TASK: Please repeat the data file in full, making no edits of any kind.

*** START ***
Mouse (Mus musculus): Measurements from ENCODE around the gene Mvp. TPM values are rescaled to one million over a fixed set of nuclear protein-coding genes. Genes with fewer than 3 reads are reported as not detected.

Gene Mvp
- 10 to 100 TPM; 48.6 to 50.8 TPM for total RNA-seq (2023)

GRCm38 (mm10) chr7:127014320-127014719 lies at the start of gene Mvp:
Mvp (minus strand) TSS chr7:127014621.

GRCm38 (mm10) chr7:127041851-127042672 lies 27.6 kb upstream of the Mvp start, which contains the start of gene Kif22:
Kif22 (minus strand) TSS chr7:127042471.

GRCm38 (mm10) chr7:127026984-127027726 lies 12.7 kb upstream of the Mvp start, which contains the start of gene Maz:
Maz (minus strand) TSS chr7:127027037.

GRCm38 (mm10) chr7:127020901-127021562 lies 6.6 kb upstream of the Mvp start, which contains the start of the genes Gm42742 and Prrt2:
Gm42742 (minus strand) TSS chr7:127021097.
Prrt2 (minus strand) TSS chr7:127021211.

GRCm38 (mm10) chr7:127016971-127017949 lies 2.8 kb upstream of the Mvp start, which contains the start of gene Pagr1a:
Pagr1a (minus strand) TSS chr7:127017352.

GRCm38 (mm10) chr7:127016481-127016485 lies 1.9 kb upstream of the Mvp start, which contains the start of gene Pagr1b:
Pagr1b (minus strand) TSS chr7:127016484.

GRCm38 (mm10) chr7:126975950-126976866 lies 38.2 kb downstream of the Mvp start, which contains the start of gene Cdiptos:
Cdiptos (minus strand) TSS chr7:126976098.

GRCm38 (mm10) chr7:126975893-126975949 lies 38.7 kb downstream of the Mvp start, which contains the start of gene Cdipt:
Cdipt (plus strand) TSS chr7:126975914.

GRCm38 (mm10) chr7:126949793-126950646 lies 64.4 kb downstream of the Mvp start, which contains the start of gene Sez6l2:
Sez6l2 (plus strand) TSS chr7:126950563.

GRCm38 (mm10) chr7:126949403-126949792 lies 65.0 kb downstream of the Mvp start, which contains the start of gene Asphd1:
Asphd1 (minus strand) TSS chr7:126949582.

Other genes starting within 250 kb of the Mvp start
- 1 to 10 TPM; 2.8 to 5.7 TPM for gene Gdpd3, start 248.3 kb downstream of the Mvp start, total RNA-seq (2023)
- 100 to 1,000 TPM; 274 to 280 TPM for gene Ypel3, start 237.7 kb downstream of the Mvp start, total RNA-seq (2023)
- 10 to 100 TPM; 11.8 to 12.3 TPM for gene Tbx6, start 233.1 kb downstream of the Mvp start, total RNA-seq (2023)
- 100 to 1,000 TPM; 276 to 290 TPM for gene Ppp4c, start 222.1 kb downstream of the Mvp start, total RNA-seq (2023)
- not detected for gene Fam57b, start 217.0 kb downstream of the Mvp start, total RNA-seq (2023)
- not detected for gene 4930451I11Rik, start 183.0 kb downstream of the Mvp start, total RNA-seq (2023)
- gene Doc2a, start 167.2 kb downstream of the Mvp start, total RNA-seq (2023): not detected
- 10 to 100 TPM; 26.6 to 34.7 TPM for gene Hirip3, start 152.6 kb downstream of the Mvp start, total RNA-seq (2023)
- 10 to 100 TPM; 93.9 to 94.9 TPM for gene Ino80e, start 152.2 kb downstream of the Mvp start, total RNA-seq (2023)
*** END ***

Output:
Mouse (Mus musculus): Measurements from ENCODE around the gene Mvp. TPM values are rescaled to one million over a fixed set of nuclear protein-coding genes. Genes with fewer than 3 reads are reported as not detected.

Gene Mvp
- 10 to 100 TPM; 48.6 to 50.8 TPM for total RNA-seq (2023)

GRCm38 (mm10) chr7:127014320-127014719 lies at the start of gene Mvp:
Mvp (minus strand) TSS chr7:127014621.

GRCm38 (mm10) chr7:127041851-127042672 lies 27.6 kb upstream of the Mvp start, which contains the start of gene Kif22:
Kif22 (minus strand) TSS chr7:127042471.

GRCm38 (mm10) chr7:127026984-127027726 lies 12.7 kb upstream of the Mvp start, which contains the start of gene Maz:
Maz (minus strand) TSS chr7:127027037.

GRCm38 (mm10) chr7:127020901-127021562 lies 6.6 kb upstream of the Mvp start, which contains the start of the genes Gm42742 and Prrt2:
Gm42742 (minus strand) TSS chr7:127021097.
Prrt2 (minus strand) TSS chr7:127021211.

GRCm38 (mm10) chr7:127016971-127017949 lies 2.8 kb upstream of the Mvp start, which contains the start of gene Pagr1a:
Pagr1a (minus strand) TSS chr7:127017352.

GRCm38 (mm10) chr7:127016481-127016485 lies 1.9 kb upstream of the Mvp start, which contains the start of gene Pagr1b:
Pagr1b (minus strand) TSS chr7:127016484.

GRCm38 (mm10) chr7:126975950-126976866 lies 38.2 kb downstream of the Mvp start, which contains the start of gene Cdiptos:
Cdiptos (minus strand) TSS chr7:126976098.

GRCm38 (mm10) chr7:126975893-126975949 lies 38.7 kb downstream of the Mvp start, which contains the start of gene Cdipt:
Cdipt (plus strand) TSS chr7:126975914.

GRCm38 (mm10) chr7:126949793-126950646 lies 64.4 kb downstream of the Mvp start, which contains the start of gene Sez6l2:
Sez6l2 (plus strand) TSS chr7:126950563.

GRCm38 (mm10) chr7:126949403-126949792 lies 65.0 kb downstream of the Mvp start, which contains the start of gene Asphd1:
Asphd1 (minus strand) TSS chr7:126949582.

Other genes starting within 250 kb of the Mvp start
- 1 to 10 TPM; 2.8 to 5.7 TPM for gene Gdpd3, start 248.3 kb downstream of the Mvp start, total RNA-seq (2023)
- 100 to 1,000 TPM; 274 to 280 TPM for gene Ypel3, start 237.7 kb downstream of the Mvp start, total RNA-seq (2023)
- 10 to 100 TPM; 11.8 to 12.3 TPM for gene Tbx6, start 233.1 kb downstream of the Mvp start, total RNA-seq (2023)
- 100 to 1,000 TPM; 276 to 290 TPM for gene Ppp4c, start 222.1 kb downstream of the Mvp start, total RNA-seq (2023)
- not detected for gene Fam57b, start 217.0 kb downstream of the Mvp start, total RNA-seq (2023)
- not detected for gene 4930451I11Rik, start 183.0 kb downstream of the Mvp start, total RNA-seq (2023)
- gene Doc2a, start 167.2 kb downstream of the Mvp start, total RNA-seq (2023): not detected
- 10 to 100 TPM; 26.6 to 34.7 TPM for gene Hirip3, start 152.6 kb downstream of the Mvp start, total RNA-seq (2023)
- 10 to 100 TPM; 93.9 to 94.9 TPM for gene Ino80e, start 152.2 kb downstream of the Mvp start, total RNA-seq (2023)